Free learning resources from arts, cultural and heritage organisations.

How Many Dimensions are there?

A dot has no dimensions – it has no length, width, or depth. If you were to draw another dot and connect them with a line, this would have one dimension.  If you were to then connect three lines to make a triangle shape, this would have two dimensions – it would be a flat shape, ‘two dimensional’ as it has length and width. In maths, we call these two dimensional shapes polygons.  A triangle, circle, square or rectangle are all two-dimensional shapes.   We use dots, lines and shapes as the basis of art and design.


A fully white room with large bay windows overlooking a garden and fence. The ceiling of the window is decorative paneling with coving features. Small metal white radiators are below three of the windows. Through one window there are sculptures of tubes and balls shapes within buses and trees.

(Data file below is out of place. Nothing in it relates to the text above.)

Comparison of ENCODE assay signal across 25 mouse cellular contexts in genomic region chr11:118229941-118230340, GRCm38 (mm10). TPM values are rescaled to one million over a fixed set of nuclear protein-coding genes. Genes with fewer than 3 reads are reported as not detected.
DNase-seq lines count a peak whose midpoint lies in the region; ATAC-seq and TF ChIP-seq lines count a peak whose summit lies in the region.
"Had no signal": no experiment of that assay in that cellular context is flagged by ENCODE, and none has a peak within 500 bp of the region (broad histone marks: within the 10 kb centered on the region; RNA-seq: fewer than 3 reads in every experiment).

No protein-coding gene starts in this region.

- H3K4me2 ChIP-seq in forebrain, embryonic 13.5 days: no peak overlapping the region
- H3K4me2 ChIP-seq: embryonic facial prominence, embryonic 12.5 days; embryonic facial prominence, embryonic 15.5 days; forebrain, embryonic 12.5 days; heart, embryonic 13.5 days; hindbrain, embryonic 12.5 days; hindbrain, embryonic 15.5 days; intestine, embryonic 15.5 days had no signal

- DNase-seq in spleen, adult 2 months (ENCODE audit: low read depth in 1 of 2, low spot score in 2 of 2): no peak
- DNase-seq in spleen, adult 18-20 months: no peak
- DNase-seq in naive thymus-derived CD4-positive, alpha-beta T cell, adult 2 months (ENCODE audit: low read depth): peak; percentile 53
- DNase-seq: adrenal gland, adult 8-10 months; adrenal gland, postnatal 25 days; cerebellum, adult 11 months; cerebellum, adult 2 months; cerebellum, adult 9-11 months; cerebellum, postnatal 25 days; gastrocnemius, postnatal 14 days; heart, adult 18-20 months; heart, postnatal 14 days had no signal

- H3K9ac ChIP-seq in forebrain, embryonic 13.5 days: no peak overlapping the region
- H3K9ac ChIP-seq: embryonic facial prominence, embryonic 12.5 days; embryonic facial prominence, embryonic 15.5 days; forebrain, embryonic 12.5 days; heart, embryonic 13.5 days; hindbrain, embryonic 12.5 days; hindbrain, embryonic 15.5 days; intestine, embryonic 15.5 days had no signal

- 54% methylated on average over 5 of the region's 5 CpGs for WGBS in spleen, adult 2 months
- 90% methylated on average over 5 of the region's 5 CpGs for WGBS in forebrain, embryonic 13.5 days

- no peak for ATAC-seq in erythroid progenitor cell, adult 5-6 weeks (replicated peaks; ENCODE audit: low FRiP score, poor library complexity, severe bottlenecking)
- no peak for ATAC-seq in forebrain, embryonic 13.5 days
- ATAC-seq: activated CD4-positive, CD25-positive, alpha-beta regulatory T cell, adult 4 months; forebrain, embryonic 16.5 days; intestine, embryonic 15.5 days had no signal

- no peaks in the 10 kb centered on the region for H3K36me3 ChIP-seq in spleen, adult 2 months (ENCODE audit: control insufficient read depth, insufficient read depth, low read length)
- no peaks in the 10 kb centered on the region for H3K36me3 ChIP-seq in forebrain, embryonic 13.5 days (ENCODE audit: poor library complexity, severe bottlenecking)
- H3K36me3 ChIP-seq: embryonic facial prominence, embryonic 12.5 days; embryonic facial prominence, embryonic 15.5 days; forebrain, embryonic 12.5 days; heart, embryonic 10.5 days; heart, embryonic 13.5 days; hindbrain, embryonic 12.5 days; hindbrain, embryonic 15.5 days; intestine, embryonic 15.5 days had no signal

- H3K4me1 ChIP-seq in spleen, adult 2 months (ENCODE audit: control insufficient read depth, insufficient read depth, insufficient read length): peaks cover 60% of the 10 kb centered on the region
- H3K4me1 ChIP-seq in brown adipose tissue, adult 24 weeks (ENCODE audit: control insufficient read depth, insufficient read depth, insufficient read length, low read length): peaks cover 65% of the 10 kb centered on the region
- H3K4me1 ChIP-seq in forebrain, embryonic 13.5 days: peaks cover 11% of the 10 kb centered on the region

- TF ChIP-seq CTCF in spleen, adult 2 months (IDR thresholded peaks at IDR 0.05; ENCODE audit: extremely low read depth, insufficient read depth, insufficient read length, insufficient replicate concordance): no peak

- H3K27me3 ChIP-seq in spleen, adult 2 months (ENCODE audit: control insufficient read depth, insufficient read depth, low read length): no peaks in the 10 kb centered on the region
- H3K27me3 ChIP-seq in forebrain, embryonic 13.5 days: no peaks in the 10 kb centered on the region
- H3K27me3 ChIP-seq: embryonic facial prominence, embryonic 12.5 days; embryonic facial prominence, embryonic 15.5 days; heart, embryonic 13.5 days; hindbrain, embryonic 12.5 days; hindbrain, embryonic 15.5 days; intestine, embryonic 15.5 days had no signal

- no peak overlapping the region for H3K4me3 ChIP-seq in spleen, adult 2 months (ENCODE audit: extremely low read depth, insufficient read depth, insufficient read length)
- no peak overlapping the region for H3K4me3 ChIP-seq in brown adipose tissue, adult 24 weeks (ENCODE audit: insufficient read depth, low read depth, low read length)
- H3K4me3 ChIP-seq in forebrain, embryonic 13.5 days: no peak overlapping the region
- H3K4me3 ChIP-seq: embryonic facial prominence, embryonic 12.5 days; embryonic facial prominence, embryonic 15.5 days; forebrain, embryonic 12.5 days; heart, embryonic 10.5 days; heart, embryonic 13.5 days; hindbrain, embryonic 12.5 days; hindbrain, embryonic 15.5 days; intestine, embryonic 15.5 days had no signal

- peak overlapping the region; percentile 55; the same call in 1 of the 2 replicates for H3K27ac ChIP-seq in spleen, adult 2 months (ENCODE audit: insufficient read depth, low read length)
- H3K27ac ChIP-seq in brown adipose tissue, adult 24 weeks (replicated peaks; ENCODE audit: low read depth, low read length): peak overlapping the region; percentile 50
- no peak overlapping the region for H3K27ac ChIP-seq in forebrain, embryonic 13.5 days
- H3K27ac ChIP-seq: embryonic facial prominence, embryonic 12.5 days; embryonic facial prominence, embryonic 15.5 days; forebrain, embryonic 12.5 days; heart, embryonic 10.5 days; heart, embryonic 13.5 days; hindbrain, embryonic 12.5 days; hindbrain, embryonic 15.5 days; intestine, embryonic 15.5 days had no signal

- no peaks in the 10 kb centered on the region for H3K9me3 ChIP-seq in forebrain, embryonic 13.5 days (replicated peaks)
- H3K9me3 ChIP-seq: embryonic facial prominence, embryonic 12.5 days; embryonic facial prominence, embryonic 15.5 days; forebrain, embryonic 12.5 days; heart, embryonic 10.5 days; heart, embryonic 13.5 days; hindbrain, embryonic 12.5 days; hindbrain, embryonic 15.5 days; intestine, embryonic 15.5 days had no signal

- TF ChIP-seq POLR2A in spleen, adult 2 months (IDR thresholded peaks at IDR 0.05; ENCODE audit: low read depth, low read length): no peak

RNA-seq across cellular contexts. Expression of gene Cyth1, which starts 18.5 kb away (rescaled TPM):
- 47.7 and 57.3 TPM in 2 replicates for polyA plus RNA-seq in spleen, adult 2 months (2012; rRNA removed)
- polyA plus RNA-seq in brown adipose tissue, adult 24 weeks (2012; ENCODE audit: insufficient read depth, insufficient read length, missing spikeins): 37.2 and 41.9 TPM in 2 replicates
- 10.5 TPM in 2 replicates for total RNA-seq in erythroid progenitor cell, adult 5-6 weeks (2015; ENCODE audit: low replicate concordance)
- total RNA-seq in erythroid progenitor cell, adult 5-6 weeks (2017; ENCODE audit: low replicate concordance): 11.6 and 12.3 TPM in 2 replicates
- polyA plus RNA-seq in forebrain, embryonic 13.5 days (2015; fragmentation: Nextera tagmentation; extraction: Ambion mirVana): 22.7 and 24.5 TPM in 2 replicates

Gemma Anderson-Tempini, And She Built a Crooked House, 2023

If you add depth to a two-dimensional shape you add another dimension – so it becomes a three-dimensional shape.   Adding depth to a square makes it a cube, and a cube is three-dimensional.    If you add depth, you also create volume – which is the space inside the shape.   Three dimensional shapes with flat sides (like cubes and pyramids) are called polytopes.

A metal sculpture sits on a wooden floor with light emanating from within.The sculpture is made of many pieces of metallic pieces on a small stand at floor height. Casting shadows onto white walls.
Gemma Anderson-Tempini, And She Built a Crooked House, 2023

We live in a three-dimensional world.  Things we can touch and hold are three-dimensional. 

We can only imagine the fourth dimension, but Mathematicians and physicists are exploring this more all the time. 

An example of a four-dimensional shape would be a cube within a cube – also known as a tesseract. 

The exhibition “And She Built a Crooked House” explored the fourth spatial dimension in art - watch the YouTube video in which artist explains her artwork (see Supporting Links).

You can also make your own exploded fourth-dimensional shape using the activity sheet here!